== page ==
Heli-sledder gets 25,000-acre tenure on ice cap 

Other operators call for backcountry plan, but LWBC says area hasn’t reached capacity


For Dave Mills it’s the culmination of a dream, but for some backcountry users it might come as a shock.

Land and Water B.C. has granted Mills, a former real estate developer, a 25,000-acre tenure on the Pemberton Ice Cap for an operation called Whistler Heli-Sledder.

Mills will be charging $1,200 a day per person to fly people to the glacier so he can then take them snowmobiling.

"I’ve been pregnant with this for two and half years with the tenure process and in the past two and a half weeks since we launched it the film companies are just hammering us," said Mills.

"We’re just running promo stuff right now and assessing the protocols and kind of setting things up and not running tours. Because it’s the kind of business that if I stub my toe now, i.e. if some tourist rides their sled into a crevasse, it’d be disastrous and it’s so easy to do that up there."

Public knowledge about this tenure is not widespread but the Squamish-Lillooet Regional District knew about it and so did most of the other commercial recreation operators in Whistler, because Mills made presentations to all of them.

The SLRD tried to get the application stopped by arguing that Mills’s base camp would require rezoning, but the effort failed.

Mills got many of the other commercial operators on side by offering to put some emergency services and provisions on the ice cap for people who got lost or injured while hiking or sledding in the area.

The fact that Mills has been able to get this tenure application through is a testament to his determination but it also raises several questions about LWBC and their plan for the Whistler/Pemberton backcountry.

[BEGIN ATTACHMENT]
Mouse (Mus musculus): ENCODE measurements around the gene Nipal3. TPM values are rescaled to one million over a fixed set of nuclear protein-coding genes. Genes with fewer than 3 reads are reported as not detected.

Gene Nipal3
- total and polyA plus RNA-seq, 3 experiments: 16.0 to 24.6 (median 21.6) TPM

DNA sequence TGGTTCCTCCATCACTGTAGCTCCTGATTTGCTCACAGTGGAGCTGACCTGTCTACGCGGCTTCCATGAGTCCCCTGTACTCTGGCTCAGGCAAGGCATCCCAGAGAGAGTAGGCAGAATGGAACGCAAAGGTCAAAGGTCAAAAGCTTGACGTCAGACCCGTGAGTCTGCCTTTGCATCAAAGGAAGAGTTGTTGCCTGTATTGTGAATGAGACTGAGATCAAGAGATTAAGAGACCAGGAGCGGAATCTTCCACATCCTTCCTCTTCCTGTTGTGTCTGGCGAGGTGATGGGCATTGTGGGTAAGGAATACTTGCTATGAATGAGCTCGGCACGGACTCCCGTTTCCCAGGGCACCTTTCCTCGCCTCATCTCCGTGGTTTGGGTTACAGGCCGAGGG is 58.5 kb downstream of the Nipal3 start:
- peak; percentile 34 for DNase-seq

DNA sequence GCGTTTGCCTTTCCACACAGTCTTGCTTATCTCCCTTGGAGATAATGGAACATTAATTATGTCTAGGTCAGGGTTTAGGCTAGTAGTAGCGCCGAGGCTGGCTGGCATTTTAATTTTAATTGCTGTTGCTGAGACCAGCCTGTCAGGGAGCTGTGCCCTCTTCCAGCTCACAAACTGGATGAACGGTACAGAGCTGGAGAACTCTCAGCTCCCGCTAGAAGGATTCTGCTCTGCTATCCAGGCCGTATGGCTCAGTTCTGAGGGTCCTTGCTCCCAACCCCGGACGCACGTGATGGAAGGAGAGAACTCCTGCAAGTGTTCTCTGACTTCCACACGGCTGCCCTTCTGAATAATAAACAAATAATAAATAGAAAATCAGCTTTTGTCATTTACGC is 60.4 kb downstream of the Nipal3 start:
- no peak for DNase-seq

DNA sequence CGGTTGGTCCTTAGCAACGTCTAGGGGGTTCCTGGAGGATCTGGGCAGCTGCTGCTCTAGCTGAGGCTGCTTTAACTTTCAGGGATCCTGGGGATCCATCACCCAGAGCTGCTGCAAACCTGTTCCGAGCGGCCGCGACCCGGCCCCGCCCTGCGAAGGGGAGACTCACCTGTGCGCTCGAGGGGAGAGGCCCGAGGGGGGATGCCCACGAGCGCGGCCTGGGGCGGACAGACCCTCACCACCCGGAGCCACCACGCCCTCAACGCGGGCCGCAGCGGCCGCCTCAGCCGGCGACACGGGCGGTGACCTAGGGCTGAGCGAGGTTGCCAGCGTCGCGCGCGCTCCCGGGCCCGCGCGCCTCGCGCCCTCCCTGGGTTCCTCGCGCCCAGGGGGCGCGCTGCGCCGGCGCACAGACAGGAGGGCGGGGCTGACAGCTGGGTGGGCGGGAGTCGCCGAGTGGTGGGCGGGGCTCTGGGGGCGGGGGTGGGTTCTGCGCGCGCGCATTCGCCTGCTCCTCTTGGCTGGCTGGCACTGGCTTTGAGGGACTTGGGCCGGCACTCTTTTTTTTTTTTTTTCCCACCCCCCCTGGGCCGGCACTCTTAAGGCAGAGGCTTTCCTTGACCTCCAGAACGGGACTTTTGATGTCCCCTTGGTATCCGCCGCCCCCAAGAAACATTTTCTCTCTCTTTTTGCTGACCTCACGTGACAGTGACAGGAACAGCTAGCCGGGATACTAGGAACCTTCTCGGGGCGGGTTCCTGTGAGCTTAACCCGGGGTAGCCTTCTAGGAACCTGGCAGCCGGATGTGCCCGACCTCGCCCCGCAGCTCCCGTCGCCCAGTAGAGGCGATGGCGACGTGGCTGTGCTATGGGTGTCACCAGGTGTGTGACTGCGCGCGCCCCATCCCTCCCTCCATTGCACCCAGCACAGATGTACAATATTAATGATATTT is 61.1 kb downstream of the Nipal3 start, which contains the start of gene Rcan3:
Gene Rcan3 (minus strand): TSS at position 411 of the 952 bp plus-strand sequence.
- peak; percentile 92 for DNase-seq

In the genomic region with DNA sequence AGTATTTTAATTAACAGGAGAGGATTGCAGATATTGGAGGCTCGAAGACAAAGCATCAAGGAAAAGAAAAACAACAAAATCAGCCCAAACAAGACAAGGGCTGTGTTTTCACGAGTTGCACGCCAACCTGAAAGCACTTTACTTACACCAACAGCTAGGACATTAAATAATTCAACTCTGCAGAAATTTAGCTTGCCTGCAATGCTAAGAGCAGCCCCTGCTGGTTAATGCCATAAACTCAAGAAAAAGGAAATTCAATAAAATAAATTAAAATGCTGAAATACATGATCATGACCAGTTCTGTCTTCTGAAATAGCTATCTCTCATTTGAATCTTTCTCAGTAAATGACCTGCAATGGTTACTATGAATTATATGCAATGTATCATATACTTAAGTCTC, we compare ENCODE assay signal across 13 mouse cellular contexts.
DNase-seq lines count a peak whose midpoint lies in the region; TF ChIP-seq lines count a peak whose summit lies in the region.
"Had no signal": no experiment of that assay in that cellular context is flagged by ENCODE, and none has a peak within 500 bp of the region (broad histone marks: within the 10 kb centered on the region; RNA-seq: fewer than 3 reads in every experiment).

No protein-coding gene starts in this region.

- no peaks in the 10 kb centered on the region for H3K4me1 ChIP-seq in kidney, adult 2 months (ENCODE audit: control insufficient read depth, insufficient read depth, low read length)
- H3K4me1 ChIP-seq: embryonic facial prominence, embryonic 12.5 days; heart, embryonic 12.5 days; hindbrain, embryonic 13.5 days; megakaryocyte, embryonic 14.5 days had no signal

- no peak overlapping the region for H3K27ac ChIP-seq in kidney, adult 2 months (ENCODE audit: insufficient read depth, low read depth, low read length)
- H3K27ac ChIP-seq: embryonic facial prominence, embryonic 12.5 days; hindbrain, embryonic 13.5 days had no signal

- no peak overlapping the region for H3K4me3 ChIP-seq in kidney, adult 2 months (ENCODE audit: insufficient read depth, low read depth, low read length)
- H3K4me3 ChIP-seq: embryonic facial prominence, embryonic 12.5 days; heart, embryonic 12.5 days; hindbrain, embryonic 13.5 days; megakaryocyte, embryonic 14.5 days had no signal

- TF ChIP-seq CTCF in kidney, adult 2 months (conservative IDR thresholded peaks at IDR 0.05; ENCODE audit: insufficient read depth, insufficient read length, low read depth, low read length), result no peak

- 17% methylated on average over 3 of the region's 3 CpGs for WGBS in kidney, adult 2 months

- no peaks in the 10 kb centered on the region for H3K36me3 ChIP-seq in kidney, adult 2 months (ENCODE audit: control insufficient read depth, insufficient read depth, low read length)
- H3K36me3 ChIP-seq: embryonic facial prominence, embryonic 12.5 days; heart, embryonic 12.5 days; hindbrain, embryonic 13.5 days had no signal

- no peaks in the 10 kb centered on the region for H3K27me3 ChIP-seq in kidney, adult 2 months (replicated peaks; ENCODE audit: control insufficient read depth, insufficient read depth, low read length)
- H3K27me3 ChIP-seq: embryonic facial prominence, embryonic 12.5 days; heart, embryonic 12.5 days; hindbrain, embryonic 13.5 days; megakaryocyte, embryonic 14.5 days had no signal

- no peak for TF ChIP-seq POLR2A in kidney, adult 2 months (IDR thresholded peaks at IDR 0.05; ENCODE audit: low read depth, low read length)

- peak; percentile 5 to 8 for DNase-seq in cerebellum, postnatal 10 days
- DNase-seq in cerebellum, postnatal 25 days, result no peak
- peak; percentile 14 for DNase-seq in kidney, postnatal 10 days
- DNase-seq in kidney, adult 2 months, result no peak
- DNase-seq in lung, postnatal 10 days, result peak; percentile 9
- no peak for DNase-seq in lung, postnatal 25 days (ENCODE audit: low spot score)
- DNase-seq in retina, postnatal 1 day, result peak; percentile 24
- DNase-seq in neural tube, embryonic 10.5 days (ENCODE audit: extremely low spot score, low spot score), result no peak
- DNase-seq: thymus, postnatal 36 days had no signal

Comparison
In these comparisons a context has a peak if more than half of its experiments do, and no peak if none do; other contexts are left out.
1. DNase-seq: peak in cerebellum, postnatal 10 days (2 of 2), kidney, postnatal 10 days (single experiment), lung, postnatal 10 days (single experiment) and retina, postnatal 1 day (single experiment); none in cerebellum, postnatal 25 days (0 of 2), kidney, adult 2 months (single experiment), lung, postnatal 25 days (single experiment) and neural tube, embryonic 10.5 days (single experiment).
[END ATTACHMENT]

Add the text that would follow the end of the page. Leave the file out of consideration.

Doug O’Mara from Whistler Heli-Skiing said it would be unfair to "pick on one commercial operator" but he indicated that somebody should be asking LWBC some serious questions.

O’Mara said it was important to point out that Whistler Heli-Skiing still has unresolved issues with LWBC dating back 20 years.

"This process is dealt with by LWBC, they are the ones regulating it and they make the decisions for licenses of occupation," said O’Mara.

"There are a number of issues with commercial recreation tenures in the corridor and the biggest issue is that LWBC has been issuing tenures licensing of occupation that overlap each other. And overlapping reduces the quality of the product and carrying capacity and increases the impact it could have on the public."

Mills’s application was advertised and public feedback was sought, but O’Mara said he would still like to see LWBC take better charge of the situation.

"We would like to see LWBC manage the backcountry in a more effective manner and that means a number of things," he said.

"Our feeling is there is enough room for all users but it absolutely has to involve long term effective management and it requires co-operation from the public, government and responsible operators."

LWBC’s commercial recreation manager, Kevin Lee, said LWBC gets six dollars every time a commercial recreation operator takes a tourist for a ride.

But Lee disagreed that LWBC had stacked the Whistler/Pemberton backcountry with tenure operators.

"In terms of use, my gut feeling is that (Whistler/Pemberton) hasn’t reached that capacity yet and part of the reason why I say that is that if we had reached those levels of concern we would have been deluged with mail," said Lee.

"But at this time I think it’s manageable because, first of all, there’s not as many operators in that area as some people might think there is.

"In the area where Mills is operating, he’s the only one, and as for the other operators they’re operating in other defined areas.

"I could see people wanting to protect their turf by saying that we’ve reached capacity… but until there’s other applications on top of what’s already there that’s hard to justify at this time."


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